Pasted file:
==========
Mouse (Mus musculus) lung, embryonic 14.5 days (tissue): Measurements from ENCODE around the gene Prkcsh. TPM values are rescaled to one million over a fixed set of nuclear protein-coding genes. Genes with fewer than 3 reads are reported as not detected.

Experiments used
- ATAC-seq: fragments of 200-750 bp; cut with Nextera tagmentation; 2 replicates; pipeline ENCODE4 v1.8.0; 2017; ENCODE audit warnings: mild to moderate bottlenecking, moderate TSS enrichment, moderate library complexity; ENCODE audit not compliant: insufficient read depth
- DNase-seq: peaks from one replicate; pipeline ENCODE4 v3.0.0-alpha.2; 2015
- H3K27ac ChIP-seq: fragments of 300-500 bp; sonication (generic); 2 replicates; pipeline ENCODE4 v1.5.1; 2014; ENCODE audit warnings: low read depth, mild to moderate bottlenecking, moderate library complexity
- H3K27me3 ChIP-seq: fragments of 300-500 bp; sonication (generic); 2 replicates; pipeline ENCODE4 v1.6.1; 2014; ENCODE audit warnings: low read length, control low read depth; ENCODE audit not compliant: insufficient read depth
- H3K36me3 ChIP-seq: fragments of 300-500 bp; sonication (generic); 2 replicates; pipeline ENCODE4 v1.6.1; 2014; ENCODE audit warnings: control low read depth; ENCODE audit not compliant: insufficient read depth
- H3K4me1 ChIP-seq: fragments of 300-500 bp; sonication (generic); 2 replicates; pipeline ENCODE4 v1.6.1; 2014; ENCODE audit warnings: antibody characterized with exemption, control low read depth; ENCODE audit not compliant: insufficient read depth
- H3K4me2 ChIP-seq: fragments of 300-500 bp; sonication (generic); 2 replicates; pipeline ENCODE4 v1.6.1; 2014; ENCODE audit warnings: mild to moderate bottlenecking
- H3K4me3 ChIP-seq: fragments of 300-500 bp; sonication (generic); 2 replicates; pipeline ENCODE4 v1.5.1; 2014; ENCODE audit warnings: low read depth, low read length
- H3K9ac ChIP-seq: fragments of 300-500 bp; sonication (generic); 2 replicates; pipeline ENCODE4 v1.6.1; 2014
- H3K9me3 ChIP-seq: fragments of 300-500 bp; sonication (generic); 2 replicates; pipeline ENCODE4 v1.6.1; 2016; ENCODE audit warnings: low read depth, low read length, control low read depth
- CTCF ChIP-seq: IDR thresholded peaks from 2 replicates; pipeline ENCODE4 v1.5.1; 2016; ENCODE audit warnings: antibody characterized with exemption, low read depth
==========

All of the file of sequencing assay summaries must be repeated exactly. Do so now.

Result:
Mouse (Mus musculus) lung, embryonic 14.5 days (tissue): Measurements from ENCODE around the gene Prkcsh. TPM values are rescaled to one million over a fixed set of nuclear protein-coding genes. Genes with fewer than 3 reads are reported as not detected.

Experiments used
- ATAC-seq: fragments of 200-750 bp; cut with Nextera tagmentation; 2 replicates; pipeline ENCODE4 v1.8.0; 2017; ENCODE audit warnings: mild to moderate bottlenecking, moderate TSS enrichment, moderate library complexity; ENCODE audit not compliant: insufficient read depth
- DNase-seq: peaks from one replicate; pipeline ENCODE4 v3.0.0-alpha.2; 2015
- H3K27ac ChIP-seq: fragments of 300-500 bp; sonication (generic); 2 replicates; pipeline ENCODE4 v1.5.1; 2014; ENCODE audit warnings: low read depth, mild to moderate bottlenecking, moderate library complexity
- H3K27me3 ChIP-seq: fragments of 300-500 bp; sonication (generic); 2 replicates; pipeline ENCODE4 v1.6.1; 2014; ENCODE audit warnings: low read length, control low read depth; ENCODE audit not compliant: insufficient read depth
- H3K36me3 ChIP-seq: fragments of 300-500 bp; sonication (generic); 2 replicates; pipeline ENCODE4 v1.6.1; 2014; ENCODE audit warnings: control low read depth; ENCODE audit not compliant: insufficient read depth
- H3K4me1 ChIP-seq: fragments of 300-500 bp; sonication (generic); 2 replicates; pipeline ENCODE4 v1.6.1; 2014; ENCODE audit warnings: antibody characterized with exemption, control low read depth; ENCODE audit not compliant: insufficient read depth
- H3K4me2 ChIP-seq: fragments of 300-500 bp; sonication (generic); 2 replicates; pipeline ENCODE4 v1.6.1; 2014; ENCODE audit warnings: mild to moderate bottlenecking
- H3K4me3 ChIP-seq: fragments of 300-500 bp; sonication (generic); 2 replicates; pipeline ENCODE4 v1.5.1; 2014; ENCODE audit warnings: low read depth, low read length
- H3K9ac ChIP-seq: fragments of 300-500 bp; sonication (generic); 2 replicates; pipeline ENCODE4 v1.6.1; 2014
- H3K9me3 ChIP-seq: fragments of 300-500 bp; sonication (generic); 2 replicates; pipeline ENCODE4 v1.6.1; 2016; ENCODE audit warnings: low read depth, low read length, control low read depth
- CTCF ChIP-seq: IDR thresholded peaks from 2 replicates; pipeline ENCODE4 v1.5.1; 2016; ENCODE audit warnings: antibody characterized with exemption, low read depth